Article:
Title VII interpretations on LGBT issues perplex employersReprints
PHILADELPHIA Courts are just as confused as employers about whether federal law prohibits discrimination based on gender identity and sexual orientation.
People believe that there are federal protections for the LGBT community nationwide that really don’t exist, Victoria Nolan, risk and benefits manager for Clean Water Services in Hillsboro, Oregon, said at the Risk & Insurance Management Society Inc.’s annual conference in Philadelphia on Tuesday.
In Chavez v. Credit Nation Auto Sales, the 11th U.S. Circuit Court of Appeals in Atlanta last year allowed a lawsuit filed by a terminated transgender employee to move forward, but the same court ruled in Evans v. Georgia Regional Hospital in March that Title VII of the Civil Rights Act of 1964 does not prohibit employers from discriminating against employees based on sexual orientation.
“So, are you confused?” said Liani Reeves, attorney with Bullard Law in Portland, Oregon.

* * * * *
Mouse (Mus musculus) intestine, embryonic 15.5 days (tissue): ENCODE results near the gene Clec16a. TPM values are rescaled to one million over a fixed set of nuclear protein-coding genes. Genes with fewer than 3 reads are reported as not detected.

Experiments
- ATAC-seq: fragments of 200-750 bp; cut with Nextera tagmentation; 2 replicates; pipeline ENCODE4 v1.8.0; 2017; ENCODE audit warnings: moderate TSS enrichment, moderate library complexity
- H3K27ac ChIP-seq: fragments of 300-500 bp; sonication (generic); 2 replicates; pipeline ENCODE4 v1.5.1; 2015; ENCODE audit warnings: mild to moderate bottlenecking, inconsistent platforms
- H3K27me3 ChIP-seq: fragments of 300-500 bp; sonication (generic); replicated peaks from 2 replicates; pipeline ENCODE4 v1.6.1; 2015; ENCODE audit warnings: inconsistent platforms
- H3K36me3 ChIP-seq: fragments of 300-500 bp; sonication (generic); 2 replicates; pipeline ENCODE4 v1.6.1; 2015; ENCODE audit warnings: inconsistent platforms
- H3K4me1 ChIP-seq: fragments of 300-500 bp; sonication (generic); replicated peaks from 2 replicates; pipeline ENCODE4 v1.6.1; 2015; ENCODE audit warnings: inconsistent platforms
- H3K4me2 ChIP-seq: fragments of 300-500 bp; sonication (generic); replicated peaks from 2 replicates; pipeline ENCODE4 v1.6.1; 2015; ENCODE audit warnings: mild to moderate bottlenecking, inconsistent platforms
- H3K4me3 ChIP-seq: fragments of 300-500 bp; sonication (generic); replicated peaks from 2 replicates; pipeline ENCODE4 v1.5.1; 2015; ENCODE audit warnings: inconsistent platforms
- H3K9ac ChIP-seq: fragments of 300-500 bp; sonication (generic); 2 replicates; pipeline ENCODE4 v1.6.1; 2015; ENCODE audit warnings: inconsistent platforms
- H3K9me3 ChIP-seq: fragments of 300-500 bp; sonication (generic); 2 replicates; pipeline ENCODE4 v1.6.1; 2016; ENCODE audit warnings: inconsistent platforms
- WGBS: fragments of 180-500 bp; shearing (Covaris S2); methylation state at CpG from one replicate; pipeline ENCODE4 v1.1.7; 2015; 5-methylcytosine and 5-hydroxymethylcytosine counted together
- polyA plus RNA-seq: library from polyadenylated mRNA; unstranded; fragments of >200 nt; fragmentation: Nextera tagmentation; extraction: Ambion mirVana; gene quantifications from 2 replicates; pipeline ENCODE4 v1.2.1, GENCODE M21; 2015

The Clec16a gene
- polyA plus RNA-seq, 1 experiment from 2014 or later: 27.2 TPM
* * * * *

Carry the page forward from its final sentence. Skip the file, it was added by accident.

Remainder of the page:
“Obviously, the courts are. This is why the definition of what is sex under Title VII has become so important because claims that are couched in terms of ‘I’m a woman and I’m being discriminated against because my behavior does not conform to what other people expect as a woman’ are treated differently than ‘I’m a woman who happens to like other women and I’m being discriminated against because of my sexual orientation.’ That has not received the same amount of protection.”
The issue is complicated by uncertainty about the Trump administration’s position, she said.
In 2015, the U.S. Equal Employment Opportunity Commission took the position that Title VII protects workers against sexual orientation discrimination and the agency’s official interpretation has not changed, but the U.S. Department of Justice’s position, updated on Jan. 25, does not include discrimination based on sexual orientation.